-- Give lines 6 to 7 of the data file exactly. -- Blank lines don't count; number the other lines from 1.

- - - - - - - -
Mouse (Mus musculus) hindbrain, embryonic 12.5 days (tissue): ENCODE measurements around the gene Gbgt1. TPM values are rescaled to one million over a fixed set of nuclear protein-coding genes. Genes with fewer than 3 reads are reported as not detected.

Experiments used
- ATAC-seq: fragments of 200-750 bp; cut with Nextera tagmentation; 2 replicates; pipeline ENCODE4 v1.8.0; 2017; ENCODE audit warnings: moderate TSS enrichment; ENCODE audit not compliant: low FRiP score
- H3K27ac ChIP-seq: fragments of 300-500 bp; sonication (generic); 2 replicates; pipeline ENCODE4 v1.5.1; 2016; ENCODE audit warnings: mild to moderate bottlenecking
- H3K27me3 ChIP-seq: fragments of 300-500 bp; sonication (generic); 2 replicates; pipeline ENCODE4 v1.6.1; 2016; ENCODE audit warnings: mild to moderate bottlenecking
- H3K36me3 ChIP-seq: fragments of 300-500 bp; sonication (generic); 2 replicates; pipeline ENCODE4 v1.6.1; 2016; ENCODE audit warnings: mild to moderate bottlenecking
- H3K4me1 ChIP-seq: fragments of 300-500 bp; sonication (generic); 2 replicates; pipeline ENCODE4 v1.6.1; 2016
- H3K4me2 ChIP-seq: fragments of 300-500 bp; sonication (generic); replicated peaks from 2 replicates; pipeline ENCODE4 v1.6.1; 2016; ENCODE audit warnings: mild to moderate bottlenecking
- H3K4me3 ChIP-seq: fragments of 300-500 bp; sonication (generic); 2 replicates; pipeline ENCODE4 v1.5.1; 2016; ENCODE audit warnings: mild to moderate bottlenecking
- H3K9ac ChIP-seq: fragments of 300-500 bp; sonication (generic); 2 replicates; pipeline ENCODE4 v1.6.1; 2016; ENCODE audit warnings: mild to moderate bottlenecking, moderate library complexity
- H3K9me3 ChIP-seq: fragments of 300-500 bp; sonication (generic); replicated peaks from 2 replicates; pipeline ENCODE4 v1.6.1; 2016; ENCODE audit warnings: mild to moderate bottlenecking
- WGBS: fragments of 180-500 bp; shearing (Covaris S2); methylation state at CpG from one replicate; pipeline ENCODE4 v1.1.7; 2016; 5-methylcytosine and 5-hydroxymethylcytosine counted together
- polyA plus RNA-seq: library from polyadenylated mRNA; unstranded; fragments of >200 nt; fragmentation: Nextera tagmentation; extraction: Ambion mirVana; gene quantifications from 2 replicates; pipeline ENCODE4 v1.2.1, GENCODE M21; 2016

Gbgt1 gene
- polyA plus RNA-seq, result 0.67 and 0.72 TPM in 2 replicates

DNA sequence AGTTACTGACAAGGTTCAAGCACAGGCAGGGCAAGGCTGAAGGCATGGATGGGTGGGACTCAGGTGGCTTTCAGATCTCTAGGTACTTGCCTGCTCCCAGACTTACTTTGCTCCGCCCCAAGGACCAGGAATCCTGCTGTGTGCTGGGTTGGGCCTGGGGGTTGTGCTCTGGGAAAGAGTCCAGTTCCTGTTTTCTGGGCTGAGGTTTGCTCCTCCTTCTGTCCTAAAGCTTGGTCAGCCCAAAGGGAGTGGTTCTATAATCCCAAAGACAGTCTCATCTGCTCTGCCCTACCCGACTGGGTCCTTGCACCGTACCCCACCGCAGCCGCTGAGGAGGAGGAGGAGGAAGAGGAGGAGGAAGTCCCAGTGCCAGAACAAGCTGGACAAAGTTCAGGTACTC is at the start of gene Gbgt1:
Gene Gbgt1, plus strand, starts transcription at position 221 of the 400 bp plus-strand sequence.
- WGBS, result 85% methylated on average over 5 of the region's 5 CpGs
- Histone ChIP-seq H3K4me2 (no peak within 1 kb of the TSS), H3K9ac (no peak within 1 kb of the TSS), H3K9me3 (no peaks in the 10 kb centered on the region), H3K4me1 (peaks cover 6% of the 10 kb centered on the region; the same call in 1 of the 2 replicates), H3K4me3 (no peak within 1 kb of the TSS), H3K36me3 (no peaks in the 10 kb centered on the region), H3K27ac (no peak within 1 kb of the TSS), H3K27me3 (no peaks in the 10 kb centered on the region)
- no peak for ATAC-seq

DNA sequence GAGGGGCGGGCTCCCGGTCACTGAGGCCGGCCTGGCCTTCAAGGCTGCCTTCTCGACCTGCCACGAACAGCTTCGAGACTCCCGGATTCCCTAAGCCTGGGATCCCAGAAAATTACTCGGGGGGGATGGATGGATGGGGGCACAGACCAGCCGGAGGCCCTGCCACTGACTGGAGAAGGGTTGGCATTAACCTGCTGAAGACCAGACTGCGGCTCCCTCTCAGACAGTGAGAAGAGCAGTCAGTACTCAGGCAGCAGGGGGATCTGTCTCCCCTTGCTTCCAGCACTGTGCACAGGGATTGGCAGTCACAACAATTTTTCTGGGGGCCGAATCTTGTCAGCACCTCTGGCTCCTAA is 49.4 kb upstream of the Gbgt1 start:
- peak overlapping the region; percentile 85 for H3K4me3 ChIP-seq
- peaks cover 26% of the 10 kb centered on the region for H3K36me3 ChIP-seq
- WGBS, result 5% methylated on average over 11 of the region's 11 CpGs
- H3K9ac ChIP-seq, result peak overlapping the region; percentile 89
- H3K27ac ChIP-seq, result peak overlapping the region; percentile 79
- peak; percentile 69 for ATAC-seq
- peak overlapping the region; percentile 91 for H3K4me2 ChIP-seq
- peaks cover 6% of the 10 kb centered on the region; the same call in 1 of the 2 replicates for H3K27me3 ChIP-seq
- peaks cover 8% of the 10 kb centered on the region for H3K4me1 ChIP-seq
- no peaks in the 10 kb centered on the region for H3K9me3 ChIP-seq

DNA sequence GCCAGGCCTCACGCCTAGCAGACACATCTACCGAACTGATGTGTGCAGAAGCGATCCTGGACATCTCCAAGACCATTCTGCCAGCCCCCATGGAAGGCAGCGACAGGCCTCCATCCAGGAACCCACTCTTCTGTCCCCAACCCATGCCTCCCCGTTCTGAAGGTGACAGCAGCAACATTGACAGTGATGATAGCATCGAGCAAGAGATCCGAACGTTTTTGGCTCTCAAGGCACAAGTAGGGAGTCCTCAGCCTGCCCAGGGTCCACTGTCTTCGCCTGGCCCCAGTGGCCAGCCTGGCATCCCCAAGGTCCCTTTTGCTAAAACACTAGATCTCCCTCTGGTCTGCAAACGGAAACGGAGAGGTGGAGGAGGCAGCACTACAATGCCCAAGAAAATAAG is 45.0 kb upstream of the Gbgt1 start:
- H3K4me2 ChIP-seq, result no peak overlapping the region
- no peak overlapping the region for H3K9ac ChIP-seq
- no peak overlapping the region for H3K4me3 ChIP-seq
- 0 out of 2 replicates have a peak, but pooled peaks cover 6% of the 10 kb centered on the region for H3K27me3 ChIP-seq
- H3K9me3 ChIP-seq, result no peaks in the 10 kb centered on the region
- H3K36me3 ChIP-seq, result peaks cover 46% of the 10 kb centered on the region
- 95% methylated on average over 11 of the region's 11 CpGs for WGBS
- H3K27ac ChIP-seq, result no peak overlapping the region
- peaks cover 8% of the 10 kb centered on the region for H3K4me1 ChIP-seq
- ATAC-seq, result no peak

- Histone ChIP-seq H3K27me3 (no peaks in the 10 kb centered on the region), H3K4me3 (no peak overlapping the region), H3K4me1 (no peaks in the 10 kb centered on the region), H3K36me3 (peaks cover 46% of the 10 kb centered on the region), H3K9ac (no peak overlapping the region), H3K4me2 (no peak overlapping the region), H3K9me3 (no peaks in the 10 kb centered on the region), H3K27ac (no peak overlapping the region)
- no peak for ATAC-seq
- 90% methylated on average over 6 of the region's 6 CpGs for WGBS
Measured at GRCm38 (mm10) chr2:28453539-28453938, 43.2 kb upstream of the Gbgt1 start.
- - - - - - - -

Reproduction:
- H3K36me3 ChIP-seq: fragments of 300-500 bp; sonication (generic); 2 replicates; pipeline ENCODE4 v1.6.1; 2016; ENCODE audit warnings: mild to moderate bottlenecking
- H3K4me1 ChIP-seq: fragments of 300-500 bp; sonication (generic); 2 replicates; pipeline ENCODE4 v1.6.1; 2016